This example should give the basic idea of why we might expect areas and antiderivatives to be connected. This example also hints at an additional way to understand antiderivatives as so-called “net changes” – that is, an antiderivative tells us something about how much some quantity has changed from a “start” time to some “end” time. In the example above, the area of 40 tells us that we have travelled 40 miles between when we started running and when we stopped running. This additional perspective, once understood, suggests that we probably have more to discover. This is true, but in order to write this down conveniently we need some new ways of writing down this type of information.

The Integral Notation

Up to this point, every time we wanted to talk about an antiderivative of a function f(x), we just had to write a new function F(x) and declare that F'(x) = f(x). We will now introduce a different way of writing down this fact.

Indefinite Integrals

This new notation for writing down antiderivatives goes under the name of integral. So, talking about the integral of a function is the same thing as talking about the antiderivative of the function. The way we write down integrals is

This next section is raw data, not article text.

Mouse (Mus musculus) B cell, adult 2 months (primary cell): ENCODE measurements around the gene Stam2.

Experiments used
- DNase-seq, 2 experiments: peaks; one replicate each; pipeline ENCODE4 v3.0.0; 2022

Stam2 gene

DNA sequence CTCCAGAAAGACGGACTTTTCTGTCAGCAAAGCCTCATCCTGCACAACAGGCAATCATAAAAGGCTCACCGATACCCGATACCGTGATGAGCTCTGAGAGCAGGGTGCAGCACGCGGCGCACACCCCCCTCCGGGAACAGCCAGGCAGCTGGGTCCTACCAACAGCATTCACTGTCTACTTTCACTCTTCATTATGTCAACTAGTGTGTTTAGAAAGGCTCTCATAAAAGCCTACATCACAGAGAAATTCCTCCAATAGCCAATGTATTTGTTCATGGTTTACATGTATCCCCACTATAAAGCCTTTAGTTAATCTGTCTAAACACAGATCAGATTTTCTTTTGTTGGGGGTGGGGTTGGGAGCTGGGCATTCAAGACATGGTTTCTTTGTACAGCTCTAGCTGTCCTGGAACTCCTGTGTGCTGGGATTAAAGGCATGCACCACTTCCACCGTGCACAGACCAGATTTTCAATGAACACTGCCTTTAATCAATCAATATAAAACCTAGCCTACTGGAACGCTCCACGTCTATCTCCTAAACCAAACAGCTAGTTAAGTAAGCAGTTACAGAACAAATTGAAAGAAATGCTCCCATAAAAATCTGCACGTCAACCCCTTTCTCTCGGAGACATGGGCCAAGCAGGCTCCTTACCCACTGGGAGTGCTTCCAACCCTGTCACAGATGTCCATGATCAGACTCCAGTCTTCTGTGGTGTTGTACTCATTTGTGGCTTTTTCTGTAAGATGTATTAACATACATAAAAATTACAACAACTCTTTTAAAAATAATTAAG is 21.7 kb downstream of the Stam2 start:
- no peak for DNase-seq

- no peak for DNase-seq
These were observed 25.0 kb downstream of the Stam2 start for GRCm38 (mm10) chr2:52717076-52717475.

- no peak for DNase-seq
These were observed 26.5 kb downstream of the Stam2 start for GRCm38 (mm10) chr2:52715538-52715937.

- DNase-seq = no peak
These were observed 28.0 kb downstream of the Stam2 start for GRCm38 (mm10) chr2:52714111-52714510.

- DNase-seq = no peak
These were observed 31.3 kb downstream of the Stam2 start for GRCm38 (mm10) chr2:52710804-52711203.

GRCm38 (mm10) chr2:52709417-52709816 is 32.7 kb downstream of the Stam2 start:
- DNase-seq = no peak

\int f(x) dx.

The dx is present in this formula to inform us that x is the correct variable. So, for example, the function \frac{x^3}{3} + C is the most general antiderivative of x^2, and therefore we now write

\int x^2 dx = \dfrac{x^3}{3} + C.

These integrals are called indefinite integrals, or sometimes just integrals, because there is a second way the symbol \int is used

Definite Integrals

One of the reasons we introduce this new symbol \int is to define the definite integral. This is connected to the idea of antiderivatives, but is actually just a single number rather than a function. The so-called definite integral of a function f(x) from a to b is written

\int_a^b f(x) dx.

What is this number? The value of \int_a^b f(x) dx is the area underneath the graph of f(x) between the value x = a and x = b.

For example, consider

\int_0^3 2x dx.

The graph of y = 2x is a straight line. When x = 0, we find that y = 0, and similarly when x = 3 we find $y = 6$. When you sketch the area underneath this graph, you get a triangle. The vertices of this triangle are (0,0), (3,0), and (3,6). Its area is therefore

\dfrac{1}{2} \mathrm{Base} \times \mathrm{Height} = \dfrac{1}{2} \left( 3 \times 6 \right) = \dfrac{18}{2} = 9.

I encourage the reader to sketch this out for themselves.

Second Part of the Fundamental Theorem